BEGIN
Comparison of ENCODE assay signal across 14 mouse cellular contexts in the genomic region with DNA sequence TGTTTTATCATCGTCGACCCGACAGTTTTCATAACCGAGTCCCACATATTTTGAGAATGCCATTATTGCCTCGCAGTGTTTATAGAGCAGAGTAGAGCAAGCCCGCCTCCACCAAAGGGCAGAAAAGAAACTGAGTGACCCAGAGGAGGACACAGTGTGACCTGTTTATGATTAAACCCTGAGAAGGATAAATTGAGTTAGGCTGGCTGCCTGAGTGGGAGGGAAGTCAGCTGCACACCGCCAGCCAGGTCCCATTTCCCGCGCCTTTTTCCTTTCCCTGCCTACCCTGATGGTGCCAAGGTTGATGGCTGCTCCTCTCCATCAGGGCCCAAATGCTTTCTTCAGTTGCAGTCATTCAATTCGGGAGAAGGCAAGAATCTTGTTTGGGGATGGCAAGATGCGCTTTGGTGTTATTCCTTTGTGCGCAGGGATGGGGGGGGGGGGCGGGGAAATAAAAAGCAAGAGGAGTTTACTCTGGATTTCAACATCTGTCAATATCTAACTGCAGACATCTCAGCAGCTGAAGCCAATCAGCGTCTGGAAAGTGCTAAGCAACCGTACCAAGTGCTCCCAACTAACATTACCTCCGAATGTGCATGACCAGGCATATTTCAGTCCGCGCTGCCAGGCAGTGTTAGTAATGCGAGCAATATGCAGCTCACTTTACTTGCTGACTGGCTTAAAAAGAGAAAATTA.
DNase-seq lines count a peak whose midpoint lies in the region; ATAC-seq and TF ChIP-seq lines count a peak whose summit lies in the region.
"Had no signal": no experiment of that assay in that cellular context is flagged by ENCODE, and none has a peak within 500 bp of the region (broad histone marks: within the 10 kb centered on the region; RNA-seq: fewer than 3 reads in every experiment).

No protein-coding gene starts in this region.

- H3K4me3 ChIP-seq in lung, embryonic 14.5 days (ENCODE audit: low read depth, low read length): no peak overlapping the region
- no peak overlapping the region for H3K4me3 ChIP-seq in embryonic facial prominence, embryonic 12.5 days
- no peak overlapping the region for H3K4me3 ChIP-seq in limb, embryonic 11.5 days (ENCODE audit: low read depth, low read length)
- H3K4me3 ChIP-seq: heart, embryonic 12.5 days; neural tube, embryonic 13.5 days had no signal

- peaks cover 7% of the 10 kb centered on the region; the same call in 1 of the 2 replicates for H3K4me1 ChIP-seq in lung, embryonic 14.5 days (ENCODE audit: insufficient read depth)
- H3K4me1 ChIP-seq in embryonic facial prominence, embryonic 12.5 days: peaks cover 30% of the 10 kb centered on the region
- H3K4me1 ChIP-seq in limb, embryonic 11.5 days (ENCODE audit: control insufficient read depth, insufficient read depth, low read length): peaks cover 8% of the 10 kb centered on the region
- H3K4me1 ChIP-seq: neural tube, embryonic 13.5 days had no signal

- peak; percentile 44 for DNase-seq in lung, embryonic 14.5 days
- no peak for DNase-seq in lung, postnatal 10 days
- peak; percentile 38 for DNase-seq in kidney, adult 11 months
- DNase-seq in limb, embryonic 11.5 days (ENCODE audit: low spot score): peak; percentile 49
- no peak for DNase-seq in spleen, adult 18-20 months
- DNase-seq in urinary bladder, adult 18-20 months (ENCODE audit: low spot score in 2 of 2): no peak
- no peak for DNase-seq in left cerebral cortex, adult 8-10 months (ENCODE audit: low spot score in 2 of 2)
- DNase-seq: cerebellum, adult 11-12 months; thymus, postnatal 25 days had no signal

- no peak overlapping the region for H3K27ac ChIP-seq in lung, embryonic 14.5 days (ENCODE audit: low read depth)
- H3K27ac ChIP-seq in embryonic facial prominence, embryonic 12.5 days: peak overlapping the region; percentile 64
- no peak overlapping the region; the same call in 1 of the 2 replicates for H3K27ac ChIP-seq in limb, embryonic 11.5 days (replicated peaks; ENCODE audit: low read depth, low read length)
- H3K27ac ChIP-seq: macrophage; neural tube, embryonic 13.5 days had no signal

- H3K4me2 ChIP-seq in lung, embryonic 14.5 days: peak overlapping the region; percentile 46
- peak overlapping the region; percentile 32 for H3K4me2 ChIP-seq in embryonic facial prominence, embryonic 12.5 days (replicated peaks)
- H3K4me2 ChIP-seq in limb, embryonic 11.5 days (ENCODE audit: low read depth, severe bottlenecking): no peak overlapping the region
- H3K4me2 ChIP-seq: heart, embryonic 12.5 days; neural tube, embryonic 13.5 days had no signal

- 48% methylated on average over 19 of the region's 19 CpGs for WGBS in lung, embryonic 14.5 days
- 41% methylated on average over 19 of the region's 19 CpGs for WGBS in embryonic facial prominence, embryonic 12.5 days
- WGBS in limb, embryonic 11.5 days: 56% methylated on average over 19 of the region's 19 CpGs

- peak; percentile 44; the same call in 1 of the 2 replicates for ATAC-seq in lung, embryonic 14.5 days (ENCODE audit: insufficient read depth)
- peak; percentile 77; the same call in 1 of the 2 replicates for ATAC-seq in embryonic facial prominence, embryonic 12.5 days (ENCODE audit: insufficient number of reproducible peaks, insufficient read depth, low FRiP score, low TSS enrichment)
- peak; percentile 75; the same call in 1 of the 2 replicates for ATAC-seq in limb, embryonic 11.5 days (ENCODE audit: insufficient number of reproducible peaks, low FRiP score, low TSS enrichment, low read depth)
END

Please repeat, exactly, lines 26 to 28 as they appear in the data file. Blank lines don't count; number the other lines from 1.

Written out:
- peak overlapping the region; percentile 32 for H3K4me2 ChIP-seq in embryonic facial prominence, embryonic 12.5 days (replicated peaks)
- H3K4me2 ChIP-seq in limb, embryonic 11.5 days (ENCODE audit: low read depth, severe bottlenecking): no peak overlapping the region
- H3K4me2 ChIP-seq: heart, embryonic 12.5 days; neural tube, embryonic 13.5 days had no signal